Europe Markets

Europe Stocks Close Higher; DAX at Multi-Year Highs

Weak GDP data for the U.K. wasn't enough to stop European shares rising on Friday as Germany's DAX Index reached a level not seen since January 2008 after business climate data was released.

The FTSEurofirst 300 Index climbed higher on Friday closing provisionally at 1173.22 points. Shares rose despite the U.K. reporting fourth-quarter gross domestic product (GDP). The preliminary figure showed a drop in output of 0.3 percent against the previous quarter. Sterling fell against the euro and the dollar but the FTSE 100 Index shook off the bad news and moved higher.

The U.K. economy grew 0.9 percent in the third quarter. Economists are concerned about a triple dip recession, with the U.K. economy seen contracting in the first quarter of 2013 as well.

On Thursday, Britain's Chancellor of the Exchequer (finance minister) told CNBC in Davos that the government would stick to its austerity plan, despite criticism from the IMF.

Earlier on Friday, Germany's Ifo business climate index showed a rise and pushed markets higher. The figure for January was 104.2 against a Reuters forecast of 103.0. The DAX Index rose on the news and closed provisionally higher by 1.41 percent. Germany's largest drug maker Bayer received a bullish note from Bank of America which also pushed the DAX higher, leading to the showing the most gains on the pan-European Euro Stoxx 600 Index.

"The recent surveys add to growing signs that the German economy is turning a corner after a sharp contraction at the end of last year, and a strong rebound should be underway," Barclays said in a research note.

European Central Bank President Mario Draghi said on Friday that financial markets are experiencing "relative tranquility" at the start of this year and all the indices point to a substantial improvement of financing conditions.

"The level of economic activity is in the process of stabilizing at very low levels and we foresee a recovery in the second part of the year," Draghi said at the World Economic Forum in Davos.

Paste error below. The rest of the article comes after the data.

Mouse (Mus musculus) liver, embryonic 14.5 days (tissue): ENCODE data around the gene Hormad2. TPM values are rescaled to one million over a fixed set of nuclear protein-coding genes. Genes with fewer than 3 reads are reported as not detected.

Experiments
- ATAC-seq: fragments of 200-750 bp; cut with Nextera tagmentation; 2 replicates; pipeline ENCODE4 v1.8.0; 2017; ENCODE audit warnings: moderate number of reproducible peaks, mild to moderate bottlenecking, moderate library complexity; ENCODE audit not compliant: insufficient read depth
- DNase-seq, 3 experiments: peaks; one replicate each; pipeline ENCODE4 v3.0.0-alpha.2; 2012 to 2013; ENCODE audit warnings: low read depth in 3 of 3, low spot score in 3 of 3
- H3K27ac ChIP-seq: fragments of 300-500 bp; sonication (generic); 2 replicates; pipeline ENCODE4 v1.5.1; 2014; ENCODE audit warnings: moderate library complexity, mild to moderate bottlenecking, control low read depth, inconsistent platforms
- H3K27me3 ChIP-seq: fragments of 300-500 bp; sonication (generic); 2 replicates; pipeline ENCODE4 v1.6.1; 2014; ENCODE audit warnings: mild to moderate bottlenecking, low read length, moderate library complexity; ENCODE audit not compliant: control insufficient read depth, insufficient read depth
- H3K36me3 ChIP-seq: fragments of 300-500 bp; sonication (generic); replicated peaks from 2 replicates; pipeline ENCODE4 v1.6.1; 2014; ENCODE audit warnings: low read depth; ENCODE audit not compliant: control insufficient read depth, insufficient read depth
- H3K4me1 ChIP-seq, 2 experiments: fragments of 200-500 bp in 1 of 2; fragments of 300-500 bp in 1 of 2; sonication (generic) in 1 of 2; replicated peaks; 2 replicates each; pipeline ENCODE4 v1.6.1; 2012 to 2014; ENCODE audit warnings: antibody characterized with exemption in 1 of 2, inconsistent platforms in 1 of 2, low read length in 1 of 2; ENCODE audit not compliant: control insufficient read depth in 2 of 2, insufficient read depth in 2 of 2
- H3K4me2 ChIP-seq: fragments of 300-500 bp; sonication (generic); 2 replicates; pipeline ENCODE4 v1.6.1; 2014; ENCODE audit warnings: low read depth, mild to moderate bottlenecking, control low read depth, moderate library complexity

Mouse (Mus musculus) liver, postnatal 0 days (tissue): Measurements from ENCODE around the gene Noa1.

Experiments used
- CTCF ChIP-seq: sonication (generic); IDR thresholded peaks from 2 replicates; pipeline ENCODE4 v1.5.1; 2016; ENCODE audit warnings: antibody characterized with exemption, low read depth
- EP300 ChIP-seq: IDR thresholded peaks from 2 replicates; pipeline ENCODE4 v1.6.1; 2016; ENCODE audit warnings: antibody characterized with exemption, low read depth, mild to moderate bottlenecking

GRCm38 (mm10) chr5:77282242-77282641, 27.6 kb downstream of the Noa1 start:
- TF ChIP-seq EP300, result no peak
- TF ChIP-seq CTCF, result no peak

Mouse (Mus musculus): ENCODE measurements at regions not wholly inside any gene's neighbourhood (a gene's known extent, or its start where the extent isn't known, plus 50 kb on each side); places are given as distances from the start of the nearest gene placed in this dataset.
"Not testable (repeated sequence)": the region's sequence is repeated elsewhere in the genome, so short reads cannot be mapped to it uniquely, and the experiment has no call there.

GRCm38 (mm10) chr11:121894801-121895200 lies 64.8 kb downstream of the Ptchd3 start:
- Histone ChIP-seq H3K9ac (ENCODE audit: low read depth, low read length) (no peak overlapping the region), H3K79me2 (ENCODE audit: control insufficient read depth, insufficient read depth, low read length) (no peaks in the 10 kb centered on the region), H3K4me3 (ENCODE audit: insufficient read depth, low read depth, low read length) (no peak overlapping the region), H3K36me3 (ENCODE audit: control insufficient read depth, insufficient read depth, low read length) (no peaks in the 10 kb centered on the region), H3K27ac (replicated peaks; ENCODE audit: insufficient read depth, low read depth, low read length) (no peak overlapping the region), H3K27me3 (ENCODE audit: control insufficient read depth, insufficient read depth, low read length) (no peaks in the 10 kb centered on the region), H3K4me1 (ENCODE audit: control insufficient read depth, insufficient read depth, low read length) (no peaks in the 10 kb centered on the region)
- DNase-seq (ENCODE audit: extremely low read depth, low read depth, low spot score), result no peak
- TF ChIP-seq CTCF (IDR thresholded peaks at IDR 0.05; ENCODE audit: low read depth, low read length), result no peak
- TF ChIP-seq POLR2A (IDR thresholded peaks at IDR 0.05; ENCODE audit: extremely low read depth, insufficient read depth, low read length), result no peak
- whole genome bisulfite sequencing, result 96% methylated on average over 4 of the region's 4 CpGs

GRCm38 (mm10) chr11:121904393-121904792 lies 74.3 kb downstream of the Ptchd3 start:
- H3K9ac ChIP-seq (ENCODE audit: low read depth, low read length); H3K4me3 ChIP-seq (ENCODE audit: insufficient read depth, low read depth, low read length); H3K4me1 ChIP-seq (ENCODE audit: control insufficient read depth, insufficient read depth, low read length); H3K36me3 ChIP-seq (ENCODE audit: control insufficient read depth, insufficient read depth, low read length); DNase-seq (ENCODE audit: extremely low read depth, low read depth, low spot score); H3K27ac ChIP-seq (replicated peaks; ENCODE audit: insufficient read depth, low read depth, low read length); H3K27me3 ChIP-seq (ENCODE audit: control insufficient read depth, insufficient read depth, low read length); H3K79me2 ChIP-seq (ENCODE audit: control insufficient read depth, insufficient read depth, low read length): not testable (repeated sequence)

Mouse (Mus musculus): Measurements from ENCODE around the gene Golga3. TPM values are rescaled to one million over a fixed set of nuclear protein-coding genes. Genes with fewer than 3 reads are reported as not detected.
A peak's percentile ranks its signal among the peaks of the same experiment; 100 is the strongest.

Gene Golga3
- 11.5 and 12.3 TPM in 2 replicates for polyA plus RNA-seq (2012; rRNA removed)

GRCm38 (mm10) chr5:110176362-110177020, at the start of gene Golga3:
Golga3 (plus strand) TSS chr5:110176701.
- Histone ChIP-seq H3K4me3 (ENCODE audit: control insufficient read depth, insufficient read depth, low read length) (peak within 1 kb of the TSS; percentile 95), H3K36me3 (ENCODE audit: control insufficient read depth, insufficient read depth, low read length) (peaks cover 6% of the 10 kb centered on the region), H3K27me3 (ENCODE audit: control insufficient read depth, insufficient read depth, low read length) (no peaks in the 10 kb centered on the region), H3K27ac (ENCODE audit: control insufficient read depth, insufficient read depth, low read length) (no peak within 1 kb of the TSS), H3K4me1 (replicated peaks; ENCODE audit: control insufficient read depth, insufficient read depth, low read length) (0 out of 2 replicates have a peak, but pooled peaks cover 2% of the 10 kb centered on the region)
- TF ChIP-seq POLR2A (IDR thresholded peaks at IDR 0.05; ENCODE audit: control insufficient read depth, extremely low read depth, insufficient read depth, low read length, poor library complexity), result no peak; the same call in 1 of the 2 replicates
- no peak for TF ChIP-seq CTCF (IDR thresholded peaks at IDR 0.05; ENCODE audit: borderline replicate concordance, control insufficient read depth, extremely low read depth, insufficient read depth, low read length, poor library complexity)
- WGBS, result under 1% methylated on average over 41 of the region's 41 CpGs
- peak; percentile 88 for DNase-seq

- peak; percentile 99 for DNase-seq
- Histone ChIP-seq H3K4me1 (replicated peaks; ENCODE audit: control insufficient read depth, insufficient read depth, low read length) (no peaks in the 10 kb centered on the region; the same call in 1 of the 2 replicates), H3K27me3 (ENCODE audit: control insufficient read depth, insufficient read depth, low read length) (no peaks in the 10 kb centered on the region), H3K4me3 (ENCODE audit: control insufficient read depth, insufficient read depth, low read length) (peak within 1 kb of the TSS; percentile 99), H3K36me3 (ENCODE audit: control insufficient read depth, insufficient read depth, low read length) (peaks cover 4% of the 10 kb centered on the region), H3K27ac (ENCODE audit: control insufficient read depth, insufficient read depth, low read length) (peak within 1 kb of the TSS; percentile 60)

European markets

In Italy, investors are focused on the financial sector after the country's third largest lender Monte dei Paschi di Siena said on Thursday that it faced up to $1 billion worth of losses on derivatives trades. Italian Prime Minister Mario Monti came under fire in the Italian parliament over his handling of the crisis at the bank. On Friday, shares in the bank closed higher by 11.36 percent.

In stocks news, miner Anglo American reported fourth-quarter earnings, highlighting a rise in its coal, copper and diamond output but a fall for nickel, platinum and iron-ore production. Despite shares moving higher as the session opened, the stock closed down by 0.45 percent and the basic resources sector showed losses across European indexes. Swiss bank UBS also cut its outlook on mining company Salzgitter on Friday to sell from neutral.

French bank Credit Agricole announced it was selling a 5.2 percent stake in Spain's Bankinter. It also said that its regional banks which control Credit Agricole will have to take an impairment charge of 651 million euros ($871 million). Shares i the bank closed up 2.27 percent.

Mobile firm Nokia continued to extend its losses on Friday after an earnings release on Thursday where it said it had suspended its annual dividend payment for the first time in over 20 years. Shares closed 6.55 percent lower on Friday.